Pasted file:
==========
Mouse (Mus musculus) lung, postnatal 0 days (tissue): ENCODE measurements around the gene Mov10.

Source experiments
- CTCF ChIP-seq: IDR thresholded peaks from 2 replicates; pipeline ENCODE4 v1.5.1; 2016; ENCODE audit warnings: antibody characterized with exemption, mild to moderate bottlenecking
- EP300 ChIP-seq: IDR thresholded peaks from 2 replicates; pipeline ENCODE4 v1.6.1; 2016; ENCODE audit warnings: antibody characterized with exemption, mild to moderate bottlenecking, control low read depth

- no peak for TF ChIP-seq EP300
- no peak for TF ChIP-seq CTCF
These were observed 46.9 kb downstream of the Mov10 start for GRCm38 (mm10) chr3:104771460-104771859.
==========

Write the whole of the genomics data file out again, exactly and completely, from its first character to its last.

Mouse (Mus musculus) lung, postnatal 0 days (tissue): ENCODE measurements around the gene Mov10.

Source experiments
- CTCF ChIP-seq: IDR thresholded peaks from 2 replicates; pipeline ENCODE4 v1.5.1; 2016; ENCODE audit warnings: antibody characterized with exemption, mild to moderate bottlenecking
- EP300 ChIP-seq: IDR thresholded peaks from 2 replicates; pipeline ENCODE4 v1.6.1; 2016; ENCODE audit warnings: antibody characterized with exemption, mild to moderate bottlenecking, control low read depth

- no peak for TF ChIP-seq EP300
- no peak for TF ChIP-seq CTCF
These were observed 46.9 kb downstream of the Mov10 start for GRCm38 (mm10) chr3:104771460-104771859.